29 08 2010

He picked me up in his old, beat up Kia and we headed to The Coffee Bean for 4,000₩ Americanos and language exchange.  He is back in Korea after a year studying abroad in Melbourne, Australia.  The 9AM sunlight was too much for our eyes that morning, though he had a legitimate excuse having had only 3 hours of sleep after a long night of English to Korean translation for the new side job he had picked up, not to supplement income (as it pays shit, apparently) but because he “loves English”.  I tell him of my plans for future travel and other countries I dream to teach in.  My ever-lingering, slight guilt is even more present while I muse of these things to him; how is it fair that my luck of a birthplace in an English speaking country allows me to throw the daily grind to the wind and travel the world, while he wants nothing more than to return to the land of 6PM BBQ’s, beer and relaxation, but is unable?  Instead, he will head to work at his family owned coffee shop for his 11 hour shift, for the 7th day this week.  All of which is endured for a measly 1,000,000₩ per month (half what I make for my 7 hours/5 days per week).   He gets no days off unless he asks his step mother for it, from which he tries to refrain at all costs to avoid creating any tension between her and his sick, aging father.  Naturally, he will take over the shop when his parents retire.

Korean fathers play a role of omnipotence/omniscience in the family that is strongly projected to the children.  One day not too long ago, his father broke down to him, admitting regret for having bought the coffee shop as he is getting old and they are loosing money.  It was the first and only time he had seen his father like this; in that moment he appeared weak and it was too much to bear seeing him like that, so in love and pity he agreed to take over the shop, knowing and accepting the constraints this promise would hold on his life.  His dream of life as a businessman and return to Australia is even further off now.  So he does all he can do, which is go to work everyday and make the best of the situation.  It is his mission to make sure every customer walks out of the shop with a smile on his face as it gives him some purpose there.  He wants everyone around him to be happy.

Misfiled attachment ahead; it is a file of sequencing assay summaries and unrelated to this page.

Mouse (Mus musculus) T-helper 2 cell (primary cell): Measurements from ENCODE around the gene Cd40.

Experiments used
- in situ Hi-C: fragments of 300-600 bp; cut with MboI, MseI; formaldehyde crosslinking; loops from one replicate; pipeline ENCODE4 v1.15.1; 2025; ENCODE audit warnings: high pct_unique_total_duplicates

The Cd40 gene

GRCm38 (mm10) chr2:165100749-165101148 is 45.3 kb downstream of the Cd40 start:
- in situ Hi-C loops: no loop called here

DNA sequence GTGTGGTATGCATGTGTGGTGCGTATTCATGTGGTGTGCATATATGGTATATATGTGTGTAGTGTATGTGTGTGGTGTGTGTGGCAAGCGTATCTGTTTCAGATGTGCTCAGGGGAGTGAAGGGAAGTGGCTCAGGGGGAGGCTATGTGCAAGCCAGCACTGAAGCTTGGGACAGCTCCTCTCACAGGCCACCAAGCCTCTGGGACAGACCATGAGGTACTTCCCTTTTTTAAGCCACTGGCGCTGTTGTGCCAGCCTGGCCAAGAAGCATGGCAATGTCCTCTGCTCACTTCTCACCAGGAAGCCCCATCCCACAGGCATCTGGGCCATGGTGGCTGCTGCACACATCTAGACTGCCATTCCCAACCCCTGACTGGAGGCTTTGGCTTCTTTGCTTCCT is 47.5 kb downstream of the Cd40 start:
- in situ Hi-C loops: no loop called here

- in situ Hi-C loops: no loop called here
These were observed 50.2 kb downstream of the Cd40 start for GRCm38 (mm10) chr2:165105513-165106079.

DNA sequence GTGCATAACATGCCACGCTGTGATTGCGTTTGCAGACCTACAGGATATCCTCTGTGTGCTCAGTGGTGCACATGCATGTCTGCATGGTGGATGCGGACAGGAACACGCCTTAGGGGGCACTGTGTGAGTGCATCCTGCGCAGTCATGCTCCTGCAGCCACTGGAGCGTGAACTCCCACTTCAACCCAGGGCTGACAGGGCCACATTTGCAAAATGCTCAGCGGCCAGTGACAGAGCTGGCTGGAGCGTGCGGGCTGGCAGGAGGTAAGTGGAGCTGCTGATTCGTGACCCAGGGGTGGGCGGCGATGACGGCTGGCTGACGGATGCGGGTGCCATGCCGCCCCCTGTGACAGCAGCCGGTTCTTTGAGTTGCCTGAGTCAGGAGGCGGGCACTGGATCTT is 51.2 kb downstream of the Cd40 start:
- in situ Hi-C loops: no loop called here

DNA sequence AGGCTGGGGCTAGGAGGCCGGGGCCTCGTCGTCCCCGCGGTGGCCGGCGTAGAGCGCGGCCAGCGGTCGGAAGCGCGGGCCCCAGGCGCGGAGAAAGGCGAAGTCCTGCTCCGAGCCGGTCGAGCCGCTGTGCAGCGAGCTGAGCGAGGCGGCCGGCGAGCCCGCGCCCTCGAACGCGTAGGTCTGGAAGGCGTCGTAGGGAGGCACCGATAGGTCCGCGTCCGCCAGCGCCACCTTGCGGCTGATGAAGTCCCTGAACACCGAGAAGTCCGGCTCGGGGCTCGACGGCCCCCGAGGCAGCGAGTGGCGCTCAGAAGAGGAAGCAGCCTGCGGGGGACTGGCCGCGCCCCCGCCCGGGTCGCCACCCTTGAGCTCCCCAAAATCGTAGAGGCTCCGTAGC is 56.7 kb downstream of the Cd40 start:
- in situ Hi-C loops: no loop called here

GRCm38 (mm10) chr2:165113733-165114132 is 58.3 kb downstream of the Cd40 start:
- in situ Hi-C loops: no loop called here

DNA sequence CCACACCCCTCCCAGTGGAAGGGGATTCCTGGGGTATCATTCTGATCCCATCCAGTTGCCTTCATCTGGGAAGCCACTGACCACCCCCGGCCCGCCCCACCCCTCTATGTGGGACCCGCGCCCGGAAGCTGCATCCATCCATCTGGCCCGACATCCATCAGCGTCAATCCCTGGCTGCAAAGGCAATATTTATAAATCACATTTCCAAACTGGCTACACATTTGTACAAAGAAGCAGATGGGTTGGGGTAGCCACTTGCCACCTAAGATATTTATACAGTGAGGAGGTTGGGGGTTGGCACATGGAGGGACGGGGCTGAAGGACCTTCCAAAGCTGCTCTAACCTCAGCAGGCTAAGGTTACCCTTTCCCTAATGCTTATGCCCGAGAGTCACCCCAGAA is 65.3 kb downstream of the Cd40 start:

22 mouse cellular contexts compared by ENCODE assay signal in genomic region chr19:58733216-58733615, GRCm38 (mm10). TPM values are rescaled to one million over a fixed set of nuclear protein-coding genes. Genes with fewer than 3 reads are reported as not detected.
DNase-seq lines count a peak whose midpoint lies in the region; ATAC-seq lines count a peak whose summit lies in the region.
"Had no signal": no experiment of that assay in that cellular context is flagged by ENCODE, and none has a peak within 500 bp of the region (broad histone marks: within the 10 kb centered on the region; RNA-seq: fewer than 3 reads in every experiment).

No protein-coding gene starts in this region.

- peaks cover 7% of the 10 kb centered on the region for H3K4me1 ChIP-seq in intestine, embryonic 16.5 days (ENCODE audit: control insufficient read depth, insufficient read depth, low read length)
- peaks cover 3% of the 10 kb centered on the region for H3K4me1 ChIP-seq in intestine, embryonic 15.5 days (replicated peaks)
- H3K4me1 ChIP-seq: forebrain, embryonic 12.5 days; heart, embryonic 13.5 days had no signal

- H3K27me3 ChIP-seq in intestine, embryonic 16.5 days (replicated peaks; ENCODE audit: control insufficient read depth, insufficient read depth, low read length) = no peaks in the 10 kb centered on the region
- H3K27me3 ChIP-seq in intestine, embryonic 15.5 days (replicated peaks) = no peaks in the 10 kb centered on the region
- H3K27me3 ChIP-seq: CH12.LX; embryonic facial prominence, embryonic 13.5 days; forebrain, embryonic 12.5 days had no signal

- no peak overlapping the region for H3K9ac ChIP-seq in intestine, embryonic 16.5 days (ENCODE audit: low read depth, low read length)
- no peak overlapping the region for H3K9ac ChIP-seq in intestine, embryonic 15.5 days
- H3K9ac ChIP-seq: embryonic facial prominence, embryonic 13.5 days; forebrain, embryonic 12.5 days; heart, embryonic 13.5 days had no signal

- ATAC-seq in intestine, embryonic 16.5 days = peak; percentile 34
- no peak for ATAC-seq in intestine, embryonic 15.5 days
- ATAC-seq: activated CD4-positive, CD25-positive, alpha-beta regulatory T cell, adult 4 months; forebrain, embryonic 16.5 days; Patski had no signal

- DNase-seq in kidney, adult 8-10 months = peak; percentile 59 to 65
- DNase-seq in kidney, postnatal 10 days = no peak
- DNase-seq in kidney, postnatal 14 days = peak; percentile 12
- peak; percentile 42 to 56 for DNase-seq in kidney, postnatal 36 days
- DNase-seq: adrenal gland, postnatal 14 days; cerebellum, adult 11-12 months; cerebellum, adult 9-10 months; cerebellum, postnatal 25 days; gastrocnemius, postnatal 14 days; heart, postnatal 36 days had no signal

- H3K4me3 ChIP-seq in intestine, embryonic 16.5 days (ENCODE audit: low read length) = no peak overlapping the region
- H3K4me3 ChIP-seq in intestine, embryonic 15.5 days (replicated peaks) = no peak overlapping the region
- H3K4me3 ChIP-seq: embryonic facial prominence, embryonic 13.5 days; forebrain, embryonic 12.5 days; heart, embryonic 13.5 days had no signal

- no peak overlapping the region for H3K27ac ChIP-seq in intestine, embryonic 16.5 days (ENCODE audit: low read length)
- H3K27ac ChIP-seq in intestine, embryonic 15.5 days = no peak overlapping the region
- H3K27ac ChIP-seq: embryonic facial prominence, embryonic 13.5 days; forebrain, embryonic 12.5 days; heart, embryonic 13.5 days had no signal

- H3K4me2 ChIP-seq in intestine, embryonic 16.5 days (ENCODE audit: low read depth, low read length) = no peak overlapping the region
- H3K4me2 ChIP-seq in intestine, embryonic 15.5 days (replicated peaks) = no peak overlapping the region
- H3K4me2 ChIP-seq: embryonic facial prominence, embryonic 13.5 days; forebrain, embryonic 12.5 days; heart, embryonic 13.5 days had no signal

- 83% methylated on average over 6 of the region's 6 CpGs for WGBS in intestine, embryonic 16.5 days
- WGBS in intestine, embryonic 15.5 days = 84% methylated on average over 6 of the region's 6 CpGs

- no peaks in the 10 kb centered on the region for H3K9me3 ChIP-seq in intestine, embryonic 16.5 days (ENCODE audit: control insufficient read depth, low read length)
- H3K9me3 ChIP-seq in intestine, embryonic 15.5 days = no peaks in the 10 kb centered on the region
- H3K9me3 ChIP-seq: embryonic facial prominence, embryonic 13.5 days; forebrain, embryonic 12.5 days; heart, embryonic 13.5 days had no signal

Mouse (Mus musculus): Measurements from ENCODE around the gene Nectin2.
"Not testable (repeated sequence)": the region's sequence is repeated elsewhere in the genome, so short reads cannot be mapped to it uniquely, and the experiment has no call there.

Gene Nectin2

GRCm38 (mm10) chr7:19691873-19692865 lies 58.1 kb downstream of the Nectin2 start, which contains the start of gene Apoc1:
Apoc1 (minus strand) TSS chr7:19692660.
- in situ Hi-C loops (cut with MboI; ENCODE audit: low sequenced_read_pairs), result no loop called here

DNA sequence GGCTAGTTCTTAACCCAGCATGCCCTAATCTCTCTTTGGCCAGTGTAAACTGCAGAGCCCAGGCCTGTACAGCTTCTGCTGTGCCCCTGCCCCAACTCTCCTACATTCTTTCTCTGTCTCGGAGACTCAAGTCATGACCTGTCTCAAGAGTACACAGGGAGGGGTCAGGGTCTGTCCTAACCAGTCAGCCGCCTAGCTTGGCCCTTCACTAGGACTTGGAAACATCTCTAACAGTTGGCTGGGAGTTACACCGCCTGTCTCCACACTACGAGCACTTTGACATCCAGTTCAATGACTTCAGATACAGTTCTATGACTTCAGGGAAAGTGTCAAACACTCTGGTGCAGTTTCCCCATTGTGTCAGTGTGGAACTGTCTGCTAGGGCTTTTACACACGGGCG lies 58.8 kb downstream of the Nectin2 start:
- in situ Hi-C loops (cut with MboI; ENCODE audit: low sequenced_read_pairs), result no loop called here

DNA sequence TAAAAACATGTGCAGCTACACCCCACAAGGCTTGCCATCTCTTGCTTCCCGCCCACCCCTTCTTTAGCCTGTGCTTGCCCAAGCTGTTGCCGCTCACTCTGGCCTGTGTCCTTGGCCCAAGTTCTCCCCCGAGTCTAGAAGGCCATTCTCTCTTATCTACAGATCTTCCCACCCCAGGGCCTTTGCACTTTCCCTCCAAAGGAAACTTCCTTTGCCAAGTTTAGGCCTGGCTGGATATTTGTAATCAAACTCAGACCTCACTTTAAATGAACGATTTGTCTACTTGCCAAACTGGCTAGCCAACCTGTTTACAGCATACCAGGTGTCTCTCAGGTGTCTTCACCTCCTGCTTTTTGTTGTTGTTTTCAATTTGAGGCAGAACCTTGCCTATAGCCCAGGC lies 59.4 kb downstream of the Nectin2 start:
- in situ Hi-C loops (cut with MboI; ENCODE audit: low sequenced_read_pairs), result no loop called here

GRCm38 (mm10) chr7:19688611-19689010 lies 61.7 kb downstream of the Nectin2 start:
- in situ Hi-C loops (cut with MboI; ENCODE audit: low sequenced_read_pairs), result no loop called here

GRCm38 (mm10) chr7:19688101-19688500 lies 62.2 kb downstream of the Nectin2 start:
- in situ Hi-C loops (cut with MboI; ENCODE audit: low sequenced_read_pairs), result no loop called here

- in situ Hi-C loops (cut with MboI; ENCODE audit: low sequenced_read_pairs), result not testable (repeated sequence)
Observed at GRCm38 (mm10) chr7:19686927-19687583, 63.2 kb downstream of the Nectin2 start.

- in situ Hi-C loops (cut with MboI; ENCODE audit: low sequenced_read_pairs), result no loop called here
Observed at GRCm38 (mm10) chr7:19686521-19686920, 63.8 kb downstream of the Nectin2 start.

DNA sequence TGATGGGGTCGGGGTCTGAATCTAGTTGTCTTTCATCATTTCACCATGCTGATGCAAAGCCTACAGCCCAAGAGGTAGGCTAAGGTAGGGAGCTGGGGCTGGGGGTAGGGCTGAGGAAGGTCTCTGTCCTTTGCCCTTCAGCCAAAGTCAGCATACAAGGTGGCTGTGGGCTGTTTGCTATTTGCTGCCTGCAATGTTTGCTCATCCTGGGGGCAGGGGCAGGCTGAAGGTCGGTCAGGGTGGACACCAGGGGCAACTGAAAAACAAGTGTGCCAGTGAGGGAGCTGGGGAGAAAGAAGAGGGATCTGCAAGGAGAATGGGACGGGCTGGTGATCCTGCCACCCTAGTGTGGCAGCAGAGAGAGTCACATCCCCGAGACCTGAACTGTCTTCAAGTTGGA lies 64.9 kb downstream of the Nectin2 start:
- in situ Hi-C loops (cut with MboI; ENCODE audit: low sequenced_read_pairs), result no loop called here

He has been dating his girlfriend for 5 years, and she speaks of wanting to leave Korea as well, but to much frustration does not know a word of English and has no plans to learn.  He wants to move to Australia and have children there so they can grow up bi-lingual and with better job opportunities than they have in Korea, but this dream will be even more difficult to achieve if his wife doesn’t speak English.

He asks me what my greatest accomplishment is in life, a question to which I had no idea how to answer.  I scanned my brain for any certificates, awards, or the like I may have picked up along the way and tossed in a drawer of the dresser that now collects dust in a $47 a month storage unit in West Valley, Utah, but none came to mind.  I told him this, that I couldn’t give him the answer I was sure he was looking for as I don’t judge my life’s accomplishments by paper certificates, but by my experiences, level of happiness, and relationships.  He said that living in Australia made him agree with me.  He grew up like any other Korean child, working tirelessly to obtain this certificate, that award, the best grades, so one day he could hopefully find a good job where he would be overworked until he could retire at a very old age.  He jumped through those hoops and is now in a situation where he can’t even go out to find his own career.

I am not quite sure how to end this post.  Experiences like this are very humbling/eye-opening and make me appreciate the choices I have in my own life.


Q & A

11 08 2010